Alaska Reference Database

The Alaska Reference Database originated as the standalone Alaska Fire Effects Reference Database, a ProCite reference database maintained by former BLM-Alaska Fire Service Fire Ecologist Randi Jandt. It was expanded under a Joint Fire Science Program grant for the FIREHouse project (The Northwest and Alaska Fire Research Clearinghouse). It is now maintained by the Alaska Fire Science Consortium and FRAMES, and is hosted through the FRAMES Resource Catalog. The database provides a listing of fire research publications relevant to Alaska and a venue for sharing unpublished agency reports and works in progress that are not normally found in the published literature.

 

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Displaying 1 - 10 of 15

It is well understood that the incidence and behavior of forest fire depends mainly on short-term weather influences of no more than several days duration. And yet, all through the history of fire danger rating in the United States and Canada, runs a...

Person: Alexander
Year: 2005
Resource Group: Media
Source: FRAMES

Powerpoint presentation given at the Joint Session of 19th Annual Interior West Fire Council Conference & 6th American Meteorological Society Symposium on Fire and Forest Meteorology, Oct. 25-27, 2005, Canmore, AB.

Person: Alexander
Year: 2005
Resource Group: Media
Source: FRAMES

This state-of-knowledge review examines some of the underlying assumptions and limitations associated with the inter-relationships among four widely used descriptors of surface fire behaviour and post-fire impacts in wildland fire science and...

Person: Alexander, Cruz
Year: 2012
Resource Group: Document
Source: FRAMES, TTRS

From the text ... 'The August 2004 issue of the Canadian Journal of forest Research (volume 34[8]) is devoted to a special topic: 'The International Crown Fire Modelling Experiment (ICFME) in Canada's Northwest Territories: Advancing the...

Person: Alexander
Year: 2005
Resource Group: Document
Source: TTRS

Fire activity in boreal forests has increased recently with climate warming, altering stand structure and composition in many areas. Changes in stand dynamics have the potential to alter C cycling and biophysical processes, with feedbacks to global and...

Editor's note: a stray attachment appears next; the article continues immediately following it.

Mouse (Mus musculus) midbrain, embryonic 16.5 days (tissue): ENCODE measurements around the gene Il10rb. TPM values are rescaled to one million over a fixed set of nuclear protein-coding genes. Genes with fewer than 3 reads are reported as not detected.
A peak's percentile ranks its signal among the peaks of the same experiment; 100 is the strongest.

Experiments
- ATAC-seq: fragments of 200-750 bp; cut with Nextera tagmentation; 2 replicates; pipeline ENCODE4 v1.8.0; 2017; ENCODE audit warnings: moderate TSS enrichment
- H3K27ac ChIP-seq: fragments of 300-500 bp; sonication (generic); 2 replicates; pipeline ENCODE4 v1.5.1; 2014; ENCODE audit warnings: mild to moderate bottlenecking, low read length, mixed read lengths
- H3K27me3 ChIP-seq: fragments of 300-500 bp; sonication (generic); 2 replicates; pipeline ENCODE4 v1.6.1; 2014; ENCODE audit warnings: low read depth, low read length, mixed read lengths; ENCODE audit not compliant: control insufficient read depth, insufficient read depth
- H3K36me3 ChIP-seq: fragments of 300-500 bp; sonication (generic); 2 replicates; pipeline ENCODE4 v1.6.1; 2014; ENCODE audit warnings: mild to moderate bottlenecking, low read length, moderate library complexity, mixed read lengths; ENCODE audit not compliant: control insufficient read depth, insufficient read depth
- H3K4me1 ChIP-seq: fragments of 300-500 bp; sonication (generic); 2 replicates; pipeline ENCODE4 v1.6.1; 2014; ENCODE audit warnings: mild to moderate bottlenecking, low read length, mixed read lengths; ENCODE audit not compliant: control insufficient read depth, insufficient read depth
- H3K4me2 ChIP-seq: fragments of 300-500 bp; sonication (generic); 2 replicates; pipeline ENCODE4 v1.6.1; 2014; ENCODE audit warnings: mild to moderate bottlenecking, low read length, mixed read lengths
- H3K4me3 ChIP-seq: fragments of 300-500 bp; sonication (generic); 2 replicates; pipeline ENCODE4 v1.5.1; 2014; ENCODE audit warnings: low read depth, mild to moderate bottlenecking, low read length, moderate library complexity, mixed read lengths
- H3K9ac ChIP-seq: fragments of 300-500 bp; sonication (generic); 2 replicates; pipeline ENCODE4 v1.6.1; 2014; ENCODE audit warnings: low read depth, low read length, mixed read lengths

Person: Alexander, Mack, Goetz, Beck, Belshe
Year: 2012
Resource Group: Document
Source: FRAMES

The "Wildland Fires" chapter (Alexander et al. 2012) incorporates the latest information on developments in the field based on research findings and real-world events (e.g., statistics on recent wildland firefighter fatality trends,...

Person: Auerbach, Alexander, Mutch, Davis, Bucks
Year: 2012
Resource Group: Document
Source: FRAMES

The chapter 'Wildland Fires: Dangers and Survival' (Alexander et al. 2012) in the 2012 edition of the book Wilderness Medicine includes the latest information, a new author, and additional photos. The sixth edition of the book, under the...

Person: Alexander
Year: 2012
Resource Group: Document
Source: FRAMES

A mathematical model is presented for predicting the maximum potential spot fire distance from an active crown fire. This distance can be estimated from the height of the flame above the canopy top, wind speed at canopy-top height and final firebrand...

Person: Albini, Alexander, Cruz
Year: 2012
Resource Group: Document
Source: FRAMES, TTRS

Summary graphs depicting 20 individual flame length-fire intensity relationships grouped by four different fuel complex types or settings (forest, grassland, shrubland, and laboratory) and 12 individual fireline intensity-crown scorch height...

Person: Alexander, Cruz
Year: 2012
Resource Group: Document
Source: FRAMES, TTRS

You cannot prevent fires. You can only prevent small ones becoming big ones (Taylor 1989). I think what Taylor (1989) meant to say was that 'You cannot necessarily prevent all fires from occurring. You can only possibly prevent some small...

Person: Alexander
Year: 2005
Resource Group: Document
Source: FRAMES